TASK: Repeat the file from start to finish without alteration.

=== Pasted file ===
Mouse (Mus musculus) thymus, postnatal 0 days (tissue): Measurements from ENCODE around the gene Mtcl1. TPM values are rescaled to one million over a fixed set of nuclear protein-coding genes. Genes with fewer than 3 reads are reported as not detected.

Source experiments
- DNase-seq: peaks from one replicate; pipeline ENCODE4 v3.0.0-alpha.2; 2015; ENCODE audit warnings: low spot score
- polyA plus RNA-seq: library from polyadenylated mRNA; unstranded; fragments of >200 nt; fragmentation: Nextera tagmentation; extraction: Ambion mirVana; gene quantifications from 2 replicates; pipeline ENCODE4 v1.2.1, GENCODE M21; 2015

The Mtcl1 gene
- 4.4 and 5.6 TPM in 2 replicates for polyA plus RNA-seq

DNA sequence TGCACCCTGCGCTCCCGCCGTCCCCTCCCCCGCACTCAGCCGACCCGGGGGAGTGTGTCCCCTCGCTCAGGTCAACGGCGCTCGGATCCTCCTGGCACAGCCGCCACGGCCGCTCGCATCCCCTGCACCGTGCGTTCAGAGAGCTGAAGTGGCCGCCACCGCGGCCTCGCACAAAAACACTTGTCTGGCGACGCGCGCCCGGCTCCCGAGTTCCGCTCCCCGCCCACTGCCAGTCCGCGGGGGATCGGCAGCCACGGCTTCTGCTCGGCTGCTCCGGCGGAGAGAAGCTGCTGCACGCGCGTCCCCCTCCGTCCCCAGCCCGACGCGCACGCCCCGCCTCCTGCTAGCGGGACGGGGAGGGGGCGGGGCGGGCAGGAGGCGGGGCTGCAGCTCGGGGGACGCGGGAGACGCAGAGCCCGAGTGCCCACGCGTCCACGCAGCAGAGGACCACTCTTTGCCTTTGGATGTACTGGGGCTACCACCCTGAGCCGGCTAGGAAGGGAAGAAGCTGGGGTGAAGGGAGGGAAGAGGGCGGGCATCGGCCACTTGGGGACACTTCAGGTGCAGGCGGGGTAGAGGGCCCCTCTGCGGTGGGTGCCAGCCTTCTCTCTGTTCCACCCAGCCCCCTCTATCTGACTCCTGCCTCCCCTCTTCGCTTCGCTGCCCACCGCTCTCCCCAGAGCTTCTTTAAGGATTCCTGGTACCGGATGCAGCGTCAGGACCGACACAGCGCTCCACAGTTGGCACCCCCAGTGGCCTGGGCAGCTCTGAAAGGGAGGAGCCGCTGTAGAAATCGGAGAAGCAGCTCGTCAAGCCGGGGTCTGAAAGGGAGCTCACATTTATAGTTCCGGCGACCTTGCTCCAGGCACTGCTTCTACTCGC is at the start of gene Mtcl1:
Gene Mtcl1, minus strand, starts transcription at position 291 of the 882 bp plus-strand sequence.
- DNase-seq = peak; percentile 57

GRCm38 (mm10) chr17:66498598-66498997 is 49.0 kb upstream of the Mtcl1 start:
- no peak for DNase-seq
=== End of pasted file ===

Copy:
Mouse (Mus musculus) thymus, postnatal 0 days (tissue): Measurements from ENCODE around the gene Mtcl1. TPM values are rescaled to one million over a fixed set of nuclear protein-coding genes. Genes with fewer than 3 reads are reported as not detected.

Source experiments
- DNase-seq: peaks from one replicate; pipeline ENCODE4 v3.0.0-alpha.2; 2015; ENCODE audit warnings: low spot score
- polyA plus RNA-seq: library from polyadenylated mRNA; unstranded; fragments of >200 nt; fragmentation: Nextera tagmentation; extraction: Ambion mirVana; gene quantifications from 2 replicates; pipeline ENCODE4 v1.2.1, GENCODE M21; 2015

The Mtcl1 gene
- 4.4 and 5.6 TPM in 2 replicates for polyA plus RNA-seq

DNA sequence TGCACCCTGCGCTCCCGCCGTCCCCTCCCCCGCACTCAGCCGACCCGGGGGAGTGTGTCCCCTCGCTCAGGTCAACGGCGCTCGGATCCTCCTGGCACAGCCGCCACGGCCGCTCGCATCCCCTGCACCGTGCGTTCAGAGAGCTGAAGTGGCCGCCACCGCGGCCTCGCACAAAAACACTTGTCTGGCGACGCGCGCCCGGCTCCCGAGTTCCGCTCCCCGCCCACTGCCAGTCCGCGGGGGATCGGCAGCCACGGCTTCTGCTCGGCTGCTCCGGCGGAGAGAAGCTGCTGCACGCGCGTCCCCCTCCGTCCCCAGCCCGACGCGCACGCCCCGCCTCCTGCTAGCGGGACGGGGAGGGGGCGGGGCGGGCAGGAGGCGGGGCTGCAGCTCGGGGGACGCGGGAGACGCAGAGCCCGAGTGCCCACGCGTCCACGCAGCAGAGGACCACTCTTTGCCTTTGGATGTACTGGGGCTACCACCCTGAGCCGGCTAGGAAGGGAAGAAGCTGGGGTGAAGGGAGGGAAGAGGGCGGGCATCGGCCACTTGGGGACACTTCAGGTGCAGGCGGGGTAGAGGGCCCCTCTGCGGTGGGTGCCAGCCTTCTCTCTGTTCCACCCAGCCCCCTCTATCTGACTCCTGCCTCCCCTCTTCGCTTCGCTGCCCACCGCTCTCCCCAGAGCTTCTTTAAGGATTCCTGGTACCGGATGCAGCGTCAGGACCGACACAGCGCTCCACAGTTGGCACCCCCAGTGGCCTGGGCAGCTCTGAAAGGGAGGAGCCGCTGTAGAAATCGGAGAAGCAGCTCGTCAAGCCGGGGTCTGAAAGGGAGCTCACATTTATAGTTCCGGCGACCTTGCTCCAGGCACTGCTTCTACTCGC is at the start of gene Mtcl1:
Gene Mtcl1, minus strand, starts transcription at position 291 of the 882 bp plus-strand sequence.
- DNase-seq = peak; percentile 57

GRCm38 (mm10) chr17:66498598-66498997 is 49.0 kb upstream of the Mtcl1 start:
- no peak for DNase-seq